For now, however, I would advise you not to end Part D coverage. If you do, you will face potentially stiff premium surcharges should you ever need Part D again. And as you get older, the odds grow that you will need this coverage. These surcharges will raise your Part D premiums by 1 percent for each month you’ve been without Part D coverage. These surcharges can be substantial if you’ve been without a plan for a long time, and the surcharges last for as long as you have a Part D plan. Instead of leaving Part D, use this year’s open enrollment period to find a plan with lower premiums. So long as your drug use remains modest, you will pay less, and by staying in Part D, you won’t later incur any of those nasty surcharges.


Julie – Wash.: I am 66, and my husband is 67. We are high earners and pay $405 for our Part B premiums every month and another $167 for a Medicare Advantage plan. We just learned that our plan is dropping our physicians’ group practice next year, and we are so bummed. Should we stay with the plan, keep seeing our doctors and pay a lot more for out-of-network charges, or should we switch to another plan? We are very light users of health care, are in good health and take only one prescription medication. I have to say, this whole thing amazes me. We own a business and provide health care to 26 employees. Their insurance is far more straightforward than this!

Phil Moeller: The only thing clear here is that Medicare’s excessive complexity is totally unacceptable. Whether it’s income taxes, Social Security or health care, years and years of government regulation inevitably lead to programs so complicated that we need to hire professionals to navigate them for us. Even if some or, arguably, a lot of this complexity results from efforts to be fair, the resulting bureaucratic behemoths are not in anyone’s best interest. As for your own situation, I’d first find out the Medicare plans your preferred doctors are still working with. How do their premiums and other policy provisions compare with your current plan? If there are no Medicare Advantage plans available to you, research the costs and other implications of using Original Medicare, a Medigap plan and a Part D drug plan. Millions of people do this. If you don’t like the costs and hassles of dealing with multiple Medicare plans and you want to keep seeing your doctors, paying out-of-network charges may be unavoidable.


R.S. – Tex.: At present, I am in good health, except for chronic reflux disease, and am not on any expensive daily medications. I am 68 years old and am covered by Medicare Part A and Part B. With the idea in mind that one could meet with a catastrophic illness at any time, my concern (I’m not losing sleep over this) is regarding the potential of the 20 percent that is not covered by Medicare if the need arises. Are Medicare Advantage plans intended to provide coverage of the not-covered 20 percent? My primary care doctor accepts Medicare and is part of a group practice that also accepts Medicare. He suggested that it would be prudent for me to check into a plan that covers the missing 20 percent.

Phil Moeller: As with Renee, the Maven would like to send a shout-out to R.S. for asking the right question. His doctor gets a gold star, too, for bringing up the issue of medical expenses. We call it Medicare health insurance, but it’s not. It’s sickness insurance. A smart way to shop for any insurance is to find out how you would fare in a worst-case situation. For Medicare, this means expensive and extended treatments that usually involve some kind of specialized surgery, hospitalization, skilled nursing care and expensive drugs. Medicare Advantage plans include annual caps on health expenses. So they certainly do provide protection against Original Medicare’s 20 percent coverage exposure, following copays for an initial amount of covered expenses. But that’s not the last word here. Many Medicare Advantage plans feature narrow networks of doctors and hospitals that can provide care. But such plans may expose you to potentially large out-of-network charges. The most common Medicare Advantage plans are health maintenance organizations (HMOs). There also are Medicare Advantage plans that include preferred provider organizations (PPOs). These PPO plans may provide you expanded access to specialists you might need were you to face a serious health issue. They also usually include an annual out-of-pocket maximum for non-network care. If you find an Medicare Advantage plan you like, you should call before signing up and find out exactly what kind of access and cost exposure you would have in the case of specialty doctors and hospitals, should you need them.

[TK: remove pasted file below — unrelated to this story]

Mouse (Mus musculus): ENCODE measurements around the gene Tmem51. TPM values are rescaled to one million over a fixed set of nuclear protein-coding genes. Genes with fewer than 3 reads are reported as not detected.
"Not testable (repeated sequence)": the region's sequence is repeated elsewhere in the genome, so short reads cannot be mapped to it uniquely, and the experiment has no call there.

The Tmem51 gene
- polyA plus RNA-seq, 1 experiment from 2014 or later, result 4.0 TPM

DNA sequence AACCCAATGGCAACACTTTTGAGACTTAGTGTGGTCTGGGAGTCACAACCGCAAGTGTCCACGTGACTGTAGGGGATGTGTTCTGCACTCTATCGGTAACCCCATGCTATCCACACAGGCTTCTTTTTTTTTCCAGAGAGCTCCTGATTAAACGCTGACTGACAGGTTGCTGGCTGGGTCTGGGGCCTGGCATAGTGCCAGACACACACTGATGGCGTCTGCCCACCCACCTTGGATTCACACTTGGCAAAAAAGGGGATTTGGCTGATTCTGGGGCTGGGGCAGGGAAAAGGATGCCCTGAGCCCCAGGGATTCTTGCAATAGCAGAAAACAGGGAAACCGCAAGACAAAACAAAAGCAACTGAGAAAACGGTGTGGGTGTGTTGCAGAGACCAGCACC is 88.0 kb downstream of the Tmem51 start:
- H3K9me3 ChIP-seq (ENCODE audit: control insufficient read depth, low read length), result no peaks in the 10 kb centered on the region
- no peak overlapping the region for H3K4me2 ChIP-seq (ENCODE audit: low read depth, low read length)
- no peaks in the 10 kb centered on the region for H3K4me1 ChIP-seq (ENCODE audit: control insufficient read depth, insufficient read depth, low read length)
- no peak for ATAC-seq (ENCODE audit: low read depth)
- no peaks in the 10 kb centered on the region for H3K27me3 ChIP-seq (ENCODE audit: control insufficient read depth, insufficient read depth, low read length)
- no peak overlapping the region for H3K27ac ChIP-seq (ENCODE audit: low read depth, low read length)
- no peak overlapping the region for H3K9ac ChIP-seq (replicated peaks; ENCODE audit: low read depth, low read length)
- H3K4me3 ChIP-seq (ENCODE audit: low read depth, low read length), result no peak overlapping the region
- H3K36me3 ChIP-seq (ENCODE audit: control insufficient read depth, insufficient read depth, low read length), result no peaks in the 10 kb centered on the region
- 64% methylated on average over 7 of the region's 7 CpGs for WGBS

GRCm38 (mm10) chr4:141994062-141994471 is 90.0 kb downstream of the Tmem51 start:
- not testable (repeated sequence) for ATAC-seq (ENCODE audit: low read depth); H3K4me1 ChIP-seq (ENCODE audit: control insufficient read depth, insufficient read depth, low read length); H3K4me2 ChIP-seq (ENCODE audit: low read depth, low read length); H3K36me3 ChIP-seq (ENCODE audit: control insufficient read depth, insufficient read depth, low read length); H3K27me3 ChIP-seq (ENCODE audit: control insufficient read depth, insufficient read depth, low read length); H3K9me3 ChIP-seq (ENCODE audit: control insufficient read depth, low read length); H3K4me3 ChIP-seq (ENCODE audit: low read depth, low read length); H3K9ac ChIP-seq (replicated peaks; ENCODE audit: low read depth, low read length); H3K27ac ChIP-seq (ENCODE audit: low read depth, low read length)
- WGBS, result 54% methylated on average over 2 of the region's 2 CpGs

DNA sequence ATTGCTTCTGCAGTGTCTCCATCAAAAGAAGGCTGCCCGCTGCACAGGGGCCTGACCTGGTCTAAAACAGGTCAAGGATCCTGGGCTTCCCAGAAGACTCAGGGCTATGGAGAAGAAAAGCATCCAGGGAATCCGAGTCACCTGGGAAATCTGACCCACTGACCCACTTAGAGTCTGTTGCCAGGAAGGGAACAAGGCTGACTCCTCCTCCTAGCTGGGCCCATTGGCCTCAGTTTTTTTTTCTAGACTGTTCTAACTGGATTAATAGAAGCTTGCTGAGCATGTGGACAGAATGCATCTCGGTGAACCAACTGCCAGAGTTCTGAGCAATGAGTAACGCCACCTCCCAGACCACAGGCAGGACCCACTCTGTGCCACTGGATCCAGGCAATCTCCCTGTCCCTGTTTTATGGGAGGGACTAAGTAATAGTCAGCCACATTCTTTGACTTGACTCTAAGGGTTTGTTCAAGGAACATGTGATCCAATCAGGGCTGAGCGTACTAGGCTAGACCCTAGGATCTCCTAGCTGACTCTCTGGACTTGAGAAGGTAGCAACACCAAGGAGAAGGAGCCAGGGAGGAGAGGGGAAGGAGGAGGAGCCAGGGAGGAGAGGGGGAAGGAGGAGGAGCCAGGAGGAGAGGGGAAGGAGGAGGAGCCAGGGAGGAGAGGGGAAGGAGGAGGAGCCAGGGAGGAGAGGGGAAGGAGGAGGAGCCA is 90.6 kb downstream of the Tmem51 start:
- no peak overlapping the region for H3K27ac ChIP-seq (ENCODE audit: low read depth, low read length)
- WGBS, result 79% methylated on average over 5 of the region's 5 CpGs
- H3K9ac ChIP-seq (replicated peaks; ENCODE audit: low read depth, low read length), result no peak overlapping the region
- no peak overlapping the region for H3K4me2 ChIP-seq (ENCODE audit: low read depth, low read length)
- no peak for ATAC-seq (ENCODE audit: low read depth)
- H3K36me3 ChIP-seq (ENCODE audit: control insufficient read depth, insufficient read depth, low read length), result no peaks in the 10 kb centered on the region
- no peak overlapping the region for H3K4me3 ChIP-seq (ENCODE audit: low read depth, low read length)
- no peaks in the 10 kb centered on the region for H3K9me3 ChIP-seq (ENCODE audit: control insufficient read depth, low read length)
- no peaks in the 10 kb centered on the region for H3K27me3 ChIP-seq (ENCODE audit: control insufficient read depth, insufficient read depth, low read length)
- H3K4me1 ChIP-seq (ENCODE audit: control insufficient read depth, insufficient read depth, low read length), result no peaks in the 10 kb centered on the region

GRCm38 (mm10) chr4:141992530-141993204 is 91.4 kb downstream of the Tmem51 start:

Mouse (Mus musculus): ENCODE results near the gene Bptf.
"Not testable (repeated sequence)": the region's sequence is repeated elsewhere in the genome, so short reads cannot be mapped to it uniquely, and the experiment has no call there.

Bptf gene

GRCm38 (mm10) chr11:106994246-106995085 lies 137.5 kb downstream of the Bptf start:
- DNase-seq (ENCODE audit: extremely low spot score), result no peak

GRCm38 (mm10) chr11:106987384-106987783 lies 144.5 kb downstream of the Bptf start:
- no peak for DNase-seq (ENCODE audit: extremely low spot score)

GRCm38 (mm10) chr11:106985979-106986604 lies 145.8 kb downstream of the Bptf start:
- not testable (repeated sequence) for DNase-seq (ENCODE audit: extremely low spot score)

Thomas – Mich.: I am currently 65 years old and have health benefits through my wife’s employer. In February 2016, I will turn 66 and will continue to work, and so will my wife. Can I then collect full Social Security benefits at 66 while being highly compensated? Do I have to sign up for Medicare A and B to collect Social Security?

Phil Moeller: Social Security’s earnings test ends when you reach full retirement age, which is age 66 right now. So regardless of how large your wage income is, your Social Security benefits will not be even temporarily reduced should you begin taking them at 66. However, as you may know, your Social Security benefits will rise by 32 percent between the ages of 66 and 70 if you can afford to delay them until then. Lastly, you do not have to sign up for Medicare to begin receiving Social Security, but you will be automatically enrolled in Medicare Part A when you begin receiving Social Security payments. Technically, this means you will be on Medicare, although you need not sign up for Part B or other parts of Medicare so long as you continue to be covered on your wife’s employer group health plan (assuming her employer has more than 20 employees).